Currently reading: James Dyson award given to device that reduces tyre emissions
The Tyre Collective uses electrostatics to collect tyre particles and won students the national award

A team of students has won the national James Dyson Award for designing a device that reduces tyre emissions.

Created by Imperial College London and Royal College of Art students Siobhan Anderson, Hanson Cheng, Deepak Mallya and Hugo Richardson, the Tyre Collective uses electrostatics to collect particles as they're emitted from car tyres.

The team claims that the device, which is attached to the wheels, collects up to 60% of airborne particles from tyres - a significant reduction - by taking advantage of various airflows around a spinning wheel.

Tyre pollution is a mounting but relatively under-researched problem. Every time a car brakes, accelerates or turns a corner, tyre wear occurs, releasing particles that become airborne and can be breathed in, damaging human health.

Accounting for up to 50% of PM2.5 pollution from road transport, it's claimed, this kind of pollution can't be solved by electric vehicles. In fact, more people adopting EVs could actually cause tyre pollution to increase, since EVs tend to weigh more than traditional ICE cars due to heavy batteries.

Once captured, tyre particles can be recycled into new tyres or made into other materials, such as ink.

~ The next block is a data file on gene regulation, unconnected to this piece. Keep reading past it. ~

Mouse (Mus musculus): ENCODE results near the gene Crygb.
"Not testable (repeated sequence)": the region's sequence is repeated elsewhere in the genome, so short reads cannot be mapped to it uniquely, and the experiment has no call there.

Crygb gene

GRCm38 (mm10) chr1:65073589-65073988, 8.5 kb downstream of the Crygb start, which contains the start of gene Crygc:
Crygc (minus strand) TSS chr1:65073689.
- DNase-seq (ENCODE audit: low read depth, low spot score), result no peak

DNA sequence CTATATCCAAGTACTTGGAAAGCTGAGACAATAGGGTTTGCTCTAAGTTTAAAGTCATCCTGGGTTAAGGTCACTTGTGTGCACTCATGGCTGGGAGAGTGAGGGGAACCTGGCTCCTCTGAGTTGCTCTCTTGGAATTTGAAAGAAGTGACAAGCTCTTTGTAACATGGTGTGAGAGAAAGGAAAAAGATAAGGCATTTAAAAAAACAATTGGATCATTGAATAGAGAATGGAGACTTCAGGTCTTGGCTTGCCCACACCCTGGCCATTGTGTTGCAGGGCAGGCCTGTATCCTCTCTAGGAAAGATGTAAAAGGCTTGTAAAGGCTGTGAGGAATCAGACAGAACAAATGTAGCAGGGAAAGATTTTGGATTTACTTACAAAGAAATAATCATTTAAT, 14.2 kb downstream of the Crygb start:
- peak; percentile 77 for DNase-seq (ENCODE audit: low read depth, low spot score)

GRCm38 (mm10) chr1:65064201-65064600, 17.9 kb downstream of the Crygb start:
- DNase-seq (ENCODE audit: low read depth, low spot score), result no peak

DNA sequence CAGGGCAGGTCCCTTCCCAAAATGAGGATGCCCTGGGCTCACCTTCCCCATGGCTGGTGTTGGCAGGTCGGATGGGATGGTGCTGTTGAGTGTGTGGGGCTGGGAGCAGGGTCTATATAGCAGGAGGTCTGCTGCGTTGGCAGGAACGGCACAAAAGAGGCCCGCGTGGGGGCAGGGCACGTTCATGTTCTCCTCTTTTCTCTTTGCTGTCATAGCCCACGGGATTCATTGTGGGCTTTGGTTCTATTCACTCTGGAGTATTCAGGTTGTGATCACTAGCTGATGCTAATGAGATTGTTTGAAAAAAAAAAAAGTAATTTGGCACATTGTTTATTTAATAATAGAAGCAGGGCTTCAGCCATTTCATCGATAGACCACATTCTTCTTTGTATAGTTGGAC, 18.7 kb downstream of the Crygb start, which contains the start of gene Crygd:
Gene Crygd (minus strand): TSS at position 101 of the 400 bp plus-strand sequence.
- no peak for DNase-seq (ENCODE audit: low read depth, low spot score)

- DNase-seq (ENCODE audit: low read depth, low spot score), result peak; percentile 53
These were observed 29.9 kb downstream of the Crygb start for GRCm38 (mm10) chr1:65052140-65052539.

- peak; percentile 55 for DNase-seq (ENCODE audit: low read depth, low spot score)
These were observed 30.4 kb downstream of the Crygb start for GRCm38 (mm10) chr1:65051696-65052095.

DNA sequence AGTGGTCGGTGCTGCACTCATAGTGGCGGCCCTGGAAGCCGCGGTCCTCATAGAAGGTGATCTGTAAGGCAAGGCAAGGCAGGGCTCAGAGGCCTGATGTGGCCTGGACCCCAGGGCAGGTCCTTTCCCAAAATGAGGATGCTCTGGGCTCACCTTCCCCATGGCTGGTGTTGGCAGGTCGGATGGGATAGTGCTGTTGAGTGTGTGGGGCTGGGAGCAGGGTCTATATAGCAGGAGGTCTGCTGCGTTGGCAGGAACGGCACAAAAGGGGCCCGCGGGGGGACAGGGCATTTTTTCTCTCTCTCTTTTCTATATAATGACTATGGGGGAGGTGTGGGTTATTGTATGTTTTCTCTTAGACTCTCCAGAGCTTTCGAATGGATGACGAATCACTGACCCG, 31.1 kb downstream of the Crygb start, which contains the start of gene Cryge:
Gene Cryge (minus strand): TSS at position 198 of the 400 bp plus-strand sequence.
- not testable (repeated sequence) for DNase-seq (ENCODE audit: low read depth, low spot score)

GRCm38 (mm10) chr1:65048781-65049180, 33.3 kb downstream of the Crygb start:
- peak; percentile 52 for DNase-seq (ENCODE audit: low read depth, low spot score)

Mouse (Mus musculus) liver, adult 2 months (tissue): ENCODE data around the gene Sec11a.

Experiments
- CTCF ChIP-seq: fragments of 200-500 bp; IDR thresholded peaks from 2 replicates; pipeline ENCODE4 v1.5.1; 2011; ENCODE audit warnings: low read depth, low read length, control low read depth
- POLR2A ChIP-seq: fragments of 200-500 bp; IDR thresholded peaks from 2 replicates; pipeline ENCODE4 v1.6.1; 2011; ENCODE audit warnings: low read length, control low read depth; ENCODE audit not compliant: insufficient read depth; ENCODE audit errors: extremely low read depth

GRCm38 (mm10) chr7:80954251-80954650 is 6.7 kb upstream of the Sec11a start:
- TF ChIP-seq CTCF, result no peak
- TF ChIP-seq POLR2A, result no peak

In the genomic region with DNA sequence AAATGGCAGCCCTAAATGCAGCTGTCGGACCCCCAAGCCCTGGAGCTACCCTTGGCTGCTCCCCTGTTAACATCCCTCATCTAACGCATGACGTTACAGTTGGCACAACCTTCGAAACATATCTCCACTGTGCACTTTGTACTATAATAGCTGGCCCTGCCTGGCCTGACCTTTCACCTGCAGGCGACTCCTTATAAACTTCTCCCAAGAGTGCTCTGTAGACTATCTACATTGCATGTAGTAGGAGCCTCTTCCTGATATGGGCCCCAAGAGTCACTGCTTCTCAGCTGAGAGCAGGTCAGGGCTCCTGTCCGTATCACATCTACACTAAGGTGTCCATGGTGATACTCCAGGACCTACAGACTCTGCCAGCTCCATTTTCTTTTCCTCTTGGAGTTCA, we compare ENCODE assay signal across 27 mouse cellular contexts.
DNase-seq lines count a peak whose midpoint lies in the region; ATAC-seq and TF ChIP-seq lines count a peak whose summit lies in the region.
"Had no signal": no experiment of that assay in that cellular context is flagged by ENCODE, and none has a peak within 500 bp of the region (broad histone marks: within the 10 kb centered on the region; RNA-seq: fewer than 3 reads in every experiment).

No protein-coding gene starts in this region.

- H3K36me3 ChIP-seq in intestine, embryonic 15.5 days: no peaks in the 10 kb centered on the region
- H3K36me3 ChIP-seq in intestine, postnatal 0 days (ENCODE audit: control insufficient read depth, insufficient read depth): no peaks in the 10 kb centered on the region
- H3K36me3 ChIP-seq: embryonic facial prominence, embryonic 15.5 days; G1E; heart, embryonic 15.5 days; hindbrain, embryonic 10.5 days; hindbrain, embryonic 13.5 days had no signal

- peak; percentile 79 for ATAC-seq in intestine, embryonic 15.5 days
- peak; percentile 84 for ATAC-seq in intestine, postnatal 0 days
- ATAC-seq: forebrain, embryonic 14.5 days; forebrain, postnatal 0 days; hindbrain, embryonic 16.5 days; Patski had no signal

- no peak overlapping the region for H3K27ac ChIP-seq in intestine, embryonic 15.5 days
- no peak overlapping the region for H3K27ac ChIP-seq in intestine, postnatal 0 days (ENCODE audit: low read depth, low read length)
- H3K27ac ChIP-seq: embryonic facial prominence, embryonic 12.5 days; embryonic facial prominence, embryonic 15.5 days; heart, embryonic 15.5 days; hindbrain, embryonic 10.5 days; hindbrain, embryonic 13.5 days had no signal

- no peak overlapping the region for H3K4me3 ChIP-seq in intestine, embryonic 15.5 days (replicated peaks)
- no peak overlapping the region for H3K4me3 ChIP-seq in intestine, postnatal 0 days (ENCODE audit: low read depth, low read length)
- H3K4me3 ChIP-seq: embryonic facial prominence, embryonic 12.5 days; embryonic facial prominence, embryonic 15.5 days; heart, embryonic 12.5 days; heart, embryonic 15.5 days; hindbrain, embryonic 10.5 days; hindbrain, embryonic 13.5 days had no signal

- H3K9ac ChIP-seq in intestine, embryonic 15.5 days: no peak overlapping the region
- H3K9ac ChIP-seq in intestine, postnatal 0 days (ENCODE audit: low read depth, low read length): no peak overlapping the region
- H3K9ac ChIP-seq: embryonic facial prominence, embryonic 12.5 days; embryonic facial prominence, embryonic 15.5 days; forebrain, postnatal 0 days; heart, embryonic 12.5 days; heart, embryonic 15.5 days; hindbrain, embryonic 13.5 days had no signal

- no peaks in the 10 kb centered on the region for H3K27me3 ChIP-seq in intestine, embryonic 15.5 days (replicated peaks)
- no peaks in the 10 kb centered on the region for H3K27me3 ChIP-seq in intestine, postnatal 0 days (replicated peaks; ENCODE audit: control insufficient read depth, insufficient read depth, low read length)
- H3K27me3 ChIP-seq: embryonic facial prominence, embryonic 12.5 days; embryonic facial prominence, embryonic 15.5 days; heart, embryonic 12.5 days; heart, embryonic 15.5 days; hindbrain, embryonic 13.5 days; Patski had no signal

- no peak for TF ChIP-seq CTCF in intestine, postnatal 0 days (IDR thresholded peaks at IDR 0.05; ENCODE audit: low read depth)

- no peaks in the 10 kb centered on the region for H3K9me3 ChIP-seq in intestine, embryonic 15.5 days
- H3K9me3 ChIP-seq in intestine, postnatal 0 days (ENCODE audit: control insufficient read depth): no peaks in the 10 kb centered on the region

Circular Economy specialist and Dyson Award judge Sophie Thomas said: “We were unanimously drawn to The Tyre Collective for their creative innovation around this urgent issue of microplastic shedding from tyres.

“This collaborative, multidisciplinary team questioned and challenged, building an approach that demonstrates the crucial role of design and enquiry when we search for solutions to these global problems.”

As well as the James Dyson Award, the Tyre Collective team won £2000 of funding for their project. They will use this money to commercialise their invention in a sustainable way.


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Peter Cavellini 17 September 2020

The Mk1?

 Seems a great idea, but I do hope it goes into production in a neater, less obvious way.

bol 17 September 2020

I think they might refine it a bit...

... before production. Great idea.

Peter Cavellini 17 September 2020


 A clever Invention, let's hope it gets adopted my the Workds motor industry.